The Ontario party platforms are thin gruel—the PCs the least thin

Peter Shawn Taylor: With little concern for fiscal responsibility and a total avoidance of hard choices, each of the party platforms offer slim pickings

You think modern election campaigns are gruelling?

Before European explorers arrived on Easter Island in the Pacific Ocean, young men representing various tribes from the island would gather on the southern shore for a dangerous swim to the nearby islet of Mota Nui to fetch bird eggs. The first one to make it back to the main island with a tern egg strapped to his head—after surviving the rocky terrain, treacherous currents and man-eating sharks—and then climbed a nearby volcano was declared the winner. And as a reward, the leader of the successful competitor’s tribe would be declared ruler of the island for a year. Until the next Birdman challenge was held.

In making their decision on June 7, Ontario’s electorate sadly lack the precision of a tern egg challenge. Without the ability to simply select the first person to scale the cliffs of Rano Kau with an intact egg on their head, voters must instead try to make informed judgments based on the parties’ platforms and their opinions of the leaders and candidates.

And for anyone concerned about fiscal stability, budgetary restraint or the size of government, the view from the platforms is worrisomely grim. Despite the province’s $325 billion-and-rising debt, each of the three main parties seems determined to avoid difficult tasks or hard choices. Where’s the Birdman (or Birdwoman) of Mota Nui when you need them?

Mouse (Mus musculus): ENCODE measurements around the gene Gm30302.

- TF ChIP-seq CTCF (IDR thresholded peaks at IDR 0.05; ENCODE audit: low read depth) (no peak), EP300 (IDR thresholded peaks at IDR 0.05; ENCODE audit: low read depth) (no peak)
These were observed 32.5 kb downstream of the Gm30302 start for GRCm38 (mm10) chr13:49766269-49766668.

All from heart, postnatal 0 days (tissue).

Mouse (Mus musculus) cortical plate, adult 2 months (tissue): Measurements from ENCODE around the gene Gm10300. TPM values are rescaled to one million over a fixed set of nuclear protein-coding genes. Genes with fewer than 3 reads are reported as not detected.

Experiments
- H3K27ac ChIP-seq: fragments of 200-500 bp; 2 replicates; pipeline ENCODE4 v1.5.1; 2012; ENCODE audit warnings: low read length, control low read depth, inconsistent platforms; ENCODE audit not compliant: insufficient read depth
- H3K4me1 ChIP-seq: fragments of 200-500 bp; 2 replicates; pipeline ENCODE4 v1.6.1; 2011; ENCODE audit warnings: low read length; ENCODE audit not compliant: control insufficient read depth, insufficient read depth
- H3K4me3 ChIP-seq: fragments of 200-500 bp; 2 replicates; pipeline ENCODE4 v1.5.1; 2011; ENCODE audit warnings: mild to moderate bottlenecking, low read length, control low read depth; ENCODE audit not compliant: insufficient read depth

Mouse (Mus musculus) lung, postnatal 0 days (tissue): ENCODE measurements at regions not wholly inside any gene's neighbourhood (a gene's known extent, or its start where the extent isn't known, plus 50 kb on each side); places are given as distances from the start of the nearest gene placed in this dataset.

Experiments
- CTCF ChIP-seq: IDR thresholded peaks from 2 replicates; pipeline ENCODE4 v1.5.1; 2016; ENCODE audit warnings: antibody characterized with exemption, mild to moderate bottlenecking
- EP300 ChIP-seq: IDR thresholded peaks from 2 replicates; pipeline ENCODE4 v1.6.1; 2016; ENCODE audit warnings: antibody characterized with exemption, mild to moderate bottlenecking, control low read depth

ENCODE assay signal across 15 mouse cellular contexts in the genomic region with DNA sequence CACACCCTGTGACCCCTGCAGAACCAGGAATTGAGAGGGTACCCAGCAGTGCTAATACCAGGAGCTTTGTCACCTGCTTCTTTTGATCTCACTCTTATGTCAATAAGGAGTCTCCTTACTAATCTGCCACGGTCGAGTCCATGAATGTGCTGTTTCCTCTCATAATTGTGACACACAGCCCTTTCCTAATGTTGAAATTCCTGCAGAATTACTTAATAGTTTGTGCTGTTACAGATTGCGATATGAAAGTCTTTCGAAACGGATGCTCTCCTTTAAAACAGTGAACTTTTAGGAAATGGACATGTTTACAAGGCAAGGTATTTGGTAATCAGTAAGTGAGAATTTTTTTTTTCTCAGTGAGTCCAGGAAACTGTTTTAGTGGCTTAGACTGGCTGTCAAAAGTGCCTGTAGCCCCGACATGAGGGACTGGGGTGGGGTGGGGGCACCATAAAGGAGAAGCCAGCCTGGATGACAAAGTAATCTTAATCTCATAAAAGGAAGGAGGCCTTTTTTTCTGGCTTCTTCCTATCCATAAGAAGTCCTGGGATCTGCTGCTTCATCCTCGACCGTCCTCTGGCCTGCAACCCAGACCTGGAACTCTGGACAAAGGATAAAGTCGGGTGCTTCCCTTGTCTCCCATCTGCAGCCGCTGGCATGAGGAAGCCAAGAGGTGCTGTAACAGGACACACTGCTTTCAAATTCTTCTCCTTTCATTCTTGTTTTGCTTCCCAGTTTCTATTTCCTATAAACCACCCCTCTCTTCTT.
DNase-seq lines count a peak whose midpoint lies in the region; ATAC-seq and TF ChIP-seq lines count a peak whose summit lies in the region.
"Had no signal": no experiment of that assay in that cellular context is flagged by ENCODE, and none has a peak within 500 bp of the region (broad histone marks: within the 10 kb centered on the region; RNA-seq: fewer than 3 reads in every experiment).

Elections are often considered referendums on the economy. And from an economic perspective, things in Ontario are not so grim that an untutored visitor might consider the incumbent party unelectable. GDP growth is solid if not spectacular, unemployment is at historic lows with employment on the rise, and consumers are spending. If not for an overwhelming sense of voter fatigue and grotesque mismanagement of the Hydro file, Premier Kathleen Wynne’s Liberal government might have a fighting chance.

READ MORE: Ontario election 2018 platform guide: Where the parties stand on everything

In the wake of the Great Recession, Wynne’s Liberals dallied with fiscal restraint and brought the provincial budget briefly and properly into balance two years ago. Given their desperate polling numbers, however, the Liberals have since abandoned all pretense to fiscal sobriety and thrown open the bar.

Wynne’s strategy to stave off defeat now entails bribing voters with such goodies as free pre-school, free post-secondary tuition, cheaper prescription drugs, cheaper dental care and higher minimum wages (another benefit paid for by someone else: in this case, business owners). Given this spending binge so soon after having balanced the budget, the Bank of Montreal’s economics shop figures the province has created for itself an instant structural deficit of at least $6 billion.

Such a move makes no sense from an economic point of view. Whether these are Good Times, or merely Okay Times, we’re likely at the top of the business cycle. With so many risks in the offing—from rising interest rates to the trade-threatening policies of Trump’s America to a potential downturn in the housing market—things are much more likely to get worse than better. And if so, a prudent provincial government should be paying down debt and getting its fiscal house ready for the next rainy day, as has been the case next door in Quebec. Instead, the governing Liberals are engaged in a fiesta of unsustainable spending.

While a Liberal victory on June 7 now seems as remote as Easter Island, given Wynne’s recent capitulation, an NDP victory is well within the realm of possibilities. And NDP leader Andrea Horwath’s platform threatens to do even more damage to the provincial finances. Horwath’s platform, “Change for the Better”, gives full throat to the party’s broad socialist tendencies.